Best Chinese Restaurant: Peking Edo (New Haven)
Photo by Annie W. via Yelp
The best Chinese food in Connecticut can be found at three humble food carts in New Haven run by a husband-and-wife duo. Since 1998, they’ve been dishing up classics like roast pork noodle soup from cart one, stir-fried noodles at cart two, and Taiwanese-style Chinese dishes like rice with meat sauce and stewed egg from cart three. This is the real deal, and if you live in or near New Haven, set aside your next three (or 20) lunch hours to sample the offerings.
Best Chocolate Shop: Bridgewater Chocolate (West Hartford)
Connecticut is apparently so well known for its chocolate shops that it has a bona fide tour route for sweet confections called the Connecticut Chocolate Trail. So how does Bridgewater Chocolate stand apart from the crowd? Its stunning packaging, for one, and also its luxurious, rich dark chocolates and turtles that even have the world’s billionaires as fans.
Best Cupcake: Sugar Cupcakery & Bakery (East Haven)
Yelp/ Mary M.
Sugar is a mother-daughter team who have combined their knowledge of baking and passion for decadent dessert to create delicious cupcakes like their signature cannoli — vanilla cupcake, chocolate chip cannoli cream filling, vanilla buttercream, and mini morsels. Other flavors include wedding cake, apple pie, and trick or treat!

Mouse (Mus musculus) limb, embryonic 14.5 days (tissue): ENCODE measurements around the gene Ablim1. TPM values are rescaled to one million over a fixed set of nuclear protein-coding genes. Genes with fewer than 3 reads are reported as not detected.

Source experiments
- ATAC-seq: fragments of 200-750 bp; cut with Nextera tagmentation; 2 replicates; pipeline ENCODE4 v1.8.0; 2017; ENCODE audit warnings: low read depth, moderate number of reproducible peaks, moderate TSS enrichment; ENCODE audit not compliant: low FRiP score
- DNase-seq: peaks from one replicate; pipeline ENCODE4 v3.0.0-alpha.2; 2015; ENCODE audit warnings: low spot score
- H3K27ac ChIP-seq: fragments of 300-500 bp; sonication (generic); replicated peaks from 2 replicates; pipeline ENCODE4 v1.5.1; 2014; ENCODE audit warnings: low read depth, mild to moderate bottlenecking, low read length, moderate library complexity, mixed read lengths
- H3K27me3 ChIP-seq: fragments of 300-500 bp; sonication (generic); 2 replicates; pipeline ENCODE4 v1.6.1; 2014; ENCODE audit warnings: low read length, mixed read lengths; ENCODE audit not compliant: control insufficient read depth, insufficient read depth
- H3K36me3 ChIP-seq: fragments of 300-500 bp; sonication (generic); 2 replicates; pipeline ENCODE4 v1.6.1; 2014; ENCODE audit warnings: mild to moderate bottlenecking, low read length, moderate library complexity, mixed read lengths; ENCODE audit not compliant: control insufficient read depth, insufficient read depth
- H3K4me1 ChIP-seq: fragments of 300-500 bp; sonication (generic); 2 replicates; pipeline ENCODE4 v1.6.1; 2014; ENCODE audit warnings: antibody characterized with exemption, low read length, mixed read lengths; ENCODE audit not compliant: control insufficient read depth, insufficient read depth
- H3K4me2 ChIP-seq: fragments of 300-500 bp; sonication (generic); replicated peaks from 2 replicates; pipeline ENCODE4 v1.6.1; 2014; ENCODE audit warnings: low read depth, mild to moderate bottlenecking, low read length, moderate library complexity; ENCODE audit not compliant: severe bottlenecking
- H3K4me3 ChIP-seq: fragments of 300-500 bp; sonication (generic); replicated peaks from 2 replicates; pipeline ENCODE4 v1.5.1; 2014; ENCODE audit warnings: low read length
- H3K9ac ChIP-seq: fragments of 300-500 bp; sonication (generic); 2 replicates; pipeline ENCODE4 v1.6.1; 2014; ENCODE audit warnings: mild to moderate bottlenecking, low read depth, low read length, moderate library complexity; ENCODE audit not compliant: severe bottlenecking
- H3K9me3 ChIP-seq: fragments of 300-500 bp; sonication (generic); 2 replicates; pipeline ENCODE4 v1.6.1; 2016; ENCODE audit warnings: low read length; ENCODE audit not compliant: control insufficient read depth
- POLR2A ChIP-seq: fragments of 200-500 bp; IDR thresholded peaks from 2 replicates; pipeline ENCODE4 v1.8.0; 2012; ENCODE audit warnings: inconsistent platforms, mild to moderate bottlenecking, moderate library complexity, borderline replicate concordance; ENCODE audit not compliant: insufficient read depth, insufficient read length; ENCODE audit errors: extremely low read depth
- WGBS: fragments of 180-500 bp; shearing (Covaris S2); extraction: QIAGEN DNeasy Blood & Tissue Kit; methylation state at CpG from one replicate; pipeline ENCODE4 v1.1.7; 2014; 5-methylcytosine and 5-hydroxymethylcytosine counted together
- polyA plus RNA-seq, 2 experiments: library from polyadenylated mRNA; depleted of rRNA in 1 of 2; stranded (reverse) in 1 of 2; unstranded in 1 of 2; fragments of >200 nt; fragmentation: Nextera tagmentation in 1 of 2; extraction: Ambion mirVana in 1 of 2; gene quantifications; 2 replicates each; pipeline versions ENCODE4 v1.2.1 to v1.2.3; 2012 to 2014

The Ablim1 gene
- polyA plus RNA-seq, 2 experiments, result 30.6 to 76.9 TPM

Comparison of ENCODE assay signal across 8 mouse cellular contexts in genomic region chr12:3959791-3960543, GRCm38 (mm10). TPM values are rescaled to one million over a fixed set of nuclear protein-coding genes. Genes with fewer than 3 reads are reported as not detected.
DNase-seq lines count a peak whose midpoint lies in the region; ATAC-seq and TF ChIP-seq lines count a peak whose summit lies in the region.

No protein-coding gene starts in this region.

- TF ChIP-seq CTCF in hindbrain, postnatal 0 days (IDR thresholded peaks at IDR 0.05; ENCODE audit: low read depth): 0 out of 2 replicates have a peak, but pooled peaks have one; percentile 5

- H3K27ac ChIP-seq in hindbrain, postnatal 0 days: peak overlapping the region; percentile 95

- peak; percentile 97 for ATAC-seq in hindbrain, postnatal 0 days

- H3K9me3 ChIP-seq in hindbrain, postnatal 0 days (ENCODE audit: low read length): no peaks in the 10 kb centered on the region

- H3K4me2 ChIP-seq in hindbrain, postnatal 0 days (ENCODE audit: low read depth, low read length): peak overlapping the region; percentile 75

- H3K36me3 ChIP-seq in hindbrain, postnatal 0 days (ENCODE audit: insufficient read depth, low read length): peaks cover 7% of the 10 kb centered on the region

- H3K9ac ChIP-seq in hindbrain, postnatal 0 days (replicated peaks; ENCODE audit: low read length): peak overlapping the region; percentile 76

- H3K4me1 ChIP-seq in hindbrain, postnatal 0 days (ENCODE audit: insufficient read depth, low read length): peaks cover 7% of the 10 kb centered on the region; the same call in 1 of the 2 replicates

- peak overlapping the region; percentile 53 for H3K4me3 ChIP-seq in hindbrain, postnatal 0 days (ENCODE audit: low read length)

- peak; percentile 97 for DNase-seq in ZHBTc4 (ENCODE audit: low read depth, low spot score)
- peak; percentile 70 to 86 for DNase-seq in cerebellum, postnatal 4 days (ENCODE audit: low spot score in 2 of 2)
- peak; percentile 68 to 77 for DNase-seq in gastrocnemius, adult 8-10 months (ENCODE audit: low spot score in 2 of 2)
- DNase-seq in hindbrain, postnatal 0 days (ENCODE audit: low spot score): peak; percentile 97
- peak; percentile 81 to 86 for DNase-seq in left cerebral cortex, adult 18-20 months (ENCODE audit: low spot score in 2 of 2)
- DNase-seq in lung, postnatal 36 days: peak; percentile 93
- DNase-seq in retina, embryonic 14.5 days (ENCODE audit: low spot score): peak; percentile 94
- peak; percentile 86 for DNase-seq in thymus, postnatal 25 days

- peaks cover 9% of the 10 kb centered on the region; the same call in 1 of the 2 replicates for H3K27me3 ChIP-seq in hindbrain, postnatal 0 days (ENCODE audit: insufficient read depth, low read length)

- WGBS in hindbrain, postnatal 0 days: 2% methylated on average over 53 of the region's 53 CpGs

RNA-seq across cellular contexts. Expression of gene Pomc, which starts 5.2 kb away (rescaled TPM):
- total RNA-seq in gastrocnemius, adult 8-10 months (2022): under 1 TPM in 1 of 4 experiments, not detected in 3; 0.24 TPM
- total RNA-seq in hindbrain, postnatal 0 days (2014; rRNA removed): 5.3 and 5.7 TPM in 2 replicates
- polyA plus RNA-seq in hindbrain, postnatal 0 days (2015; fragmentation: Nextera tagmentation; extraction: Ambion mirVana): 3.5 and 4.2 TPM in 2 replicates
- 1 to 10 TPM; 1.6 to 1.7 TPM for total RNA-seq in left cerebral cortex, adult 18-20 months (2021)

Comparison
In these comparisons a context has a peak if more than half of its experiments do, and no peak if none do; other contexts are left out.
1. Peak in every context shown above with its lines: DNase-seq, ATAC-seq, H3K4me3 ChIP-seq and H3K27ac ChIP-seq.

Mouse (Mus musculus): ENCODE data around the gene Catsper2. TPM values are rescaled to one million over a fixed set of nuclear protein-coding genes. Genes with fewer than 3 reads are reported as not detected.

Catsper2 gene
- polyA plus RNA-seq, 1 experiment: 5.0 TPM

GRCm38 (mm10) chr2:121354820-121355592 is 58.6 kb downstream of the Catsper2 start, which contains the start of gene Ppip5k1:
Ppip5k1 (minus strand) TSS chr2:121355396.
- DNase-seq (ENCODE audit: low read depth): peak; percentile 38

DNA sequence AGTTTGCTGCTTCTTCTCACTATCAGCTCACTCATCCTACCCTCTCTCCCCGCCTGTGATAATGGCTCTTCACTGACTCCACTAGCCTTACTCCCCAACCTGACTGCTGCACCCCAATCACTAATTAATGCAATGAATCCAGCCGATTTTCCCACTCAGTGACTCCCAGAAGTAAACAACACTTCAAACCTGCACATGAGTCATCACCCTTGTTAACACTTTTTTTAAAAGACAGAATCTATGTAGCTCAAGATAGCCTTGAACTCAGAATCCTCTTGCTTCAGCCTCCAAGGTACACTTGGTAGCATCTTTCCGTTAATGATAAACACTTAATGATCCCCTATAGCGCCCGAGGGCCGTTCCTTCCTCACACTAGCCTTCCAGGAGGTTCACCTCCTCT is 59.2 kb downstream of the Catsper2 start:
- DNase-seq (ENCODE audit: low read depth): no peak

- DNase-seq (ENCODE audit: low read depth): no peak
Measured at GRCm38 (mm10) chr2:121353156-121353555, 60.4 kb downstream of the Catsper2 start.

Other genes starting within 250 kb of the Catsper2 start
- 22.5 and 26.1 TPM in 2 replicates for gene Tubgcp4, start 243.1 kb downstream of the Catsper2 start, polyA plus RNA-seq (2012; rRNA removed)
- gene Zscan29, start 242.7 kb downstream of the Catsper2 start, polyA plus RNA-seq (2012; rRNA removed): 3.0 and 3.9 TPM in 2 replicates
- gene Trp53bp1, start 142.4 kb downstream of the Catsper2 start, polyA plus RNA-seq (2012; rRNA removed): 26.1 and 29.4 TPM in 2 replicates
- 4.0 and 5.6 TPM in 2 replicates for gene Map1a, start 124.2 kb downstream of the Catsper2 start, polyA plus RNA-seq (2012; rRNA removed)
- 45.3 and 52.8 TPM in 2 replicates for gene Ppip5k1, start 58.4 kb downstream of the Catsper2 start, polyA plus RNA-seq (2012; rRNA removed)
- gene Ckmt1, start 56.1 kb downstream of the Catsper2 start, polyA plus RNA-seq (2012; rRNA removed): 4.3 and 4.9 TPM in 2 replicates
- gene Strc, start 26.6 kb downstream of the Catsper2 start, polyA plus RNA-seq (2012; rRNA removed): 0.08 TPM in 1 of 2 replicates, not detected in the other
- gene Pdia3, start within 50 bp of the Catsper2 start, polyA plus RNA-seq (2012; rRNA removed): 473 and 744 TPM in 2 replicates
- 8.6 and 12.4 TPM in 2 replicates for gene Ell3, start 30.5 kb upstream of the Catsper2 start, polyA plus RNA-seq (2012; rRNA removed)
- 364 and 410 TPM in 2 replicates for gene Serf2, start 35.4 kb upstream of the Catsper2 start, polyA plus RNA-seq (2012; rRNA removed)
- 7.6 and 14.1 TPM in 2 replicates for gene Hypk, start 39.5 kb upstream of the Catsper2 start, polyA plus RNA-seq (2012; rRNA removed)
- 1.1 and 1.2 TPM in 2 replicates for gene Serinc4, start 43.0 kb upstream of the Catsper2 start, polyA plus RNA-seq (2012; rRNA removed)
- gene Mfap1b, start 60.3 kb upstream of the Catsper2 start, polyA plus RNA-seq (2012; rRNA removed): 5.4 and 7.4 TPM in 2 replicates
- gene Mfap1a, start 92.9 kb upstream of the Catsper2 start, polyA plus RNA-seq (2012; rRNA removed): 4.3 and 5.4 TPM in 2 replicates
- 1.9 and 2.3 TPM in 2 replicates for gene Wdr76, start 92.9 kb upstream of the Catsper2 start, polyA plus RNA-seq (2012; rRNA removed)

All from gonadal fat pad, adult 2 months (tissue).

Best Dive Bar: The Spigot (Hartford)
The Spigot in Hartford is surrounded by shiny, new bars, which makes this dive all the more charming. Their beer on tap ranges from your classic Miller Lite to regional offerings such as DuClaw. This bar comes with all the dive classics, like TVs on the wall, well-worn dart boards, and a jukebox.
Best Doughnut: Dottie’s Diner (Woodbury)
This retro diner draws people for its world-class chicken pot pie and its wonderful doughnuts. The selection is concise, but no huge range is needed when they’re all made so perfectly. Try a cinnamon-sugar doughnut, which will probably still be warm from the fryer, cakey on the inside, and crunchy and sugary on the outside, just as it should be.
Best Food Truck: The Mercado Food Truck (Glastonbury)
Tapas and small plates from a food truck? In Connecticut? Yes, the Mercado Food Truck in Glastonbury, Connecticut sports a five-star rating on Yelp and has residents smitten with their Mediterranean-inspired cuisine. The chefs don’t shy away from the deep fryer, and nobody is complaining; fried chickpeas, chicharrons, queso frito (fried cheese) and potatoes roasted in duck fat are just a few of the delicious offerings available. Some of the other stand outs include pork belly sliders with pickled red onions and roasted Brussels sprouts with spicy sauce, but it appears that the menu changes around often, which is an excuse for multiple return visits.
Best Fried Chicken: Greer’s Chicken (Bristol)
This tiny, old-fashioned Southern restaurant has been going strong in the small town of Bristol for years, and its fried chicken has made it a local destination. Chef-owner Rich Plantamuro breads his chicken in a secret spice mix and deep-fries it until golden and crispy, and the interior remains moist and tender. Be sure to get some baked beans and mashed potatoes and gravy on the side, and for dessert a container of Swiss Miss chocolate pudding for a buck.
Best Hot Dog: Super Duper Weenie (Fairfield)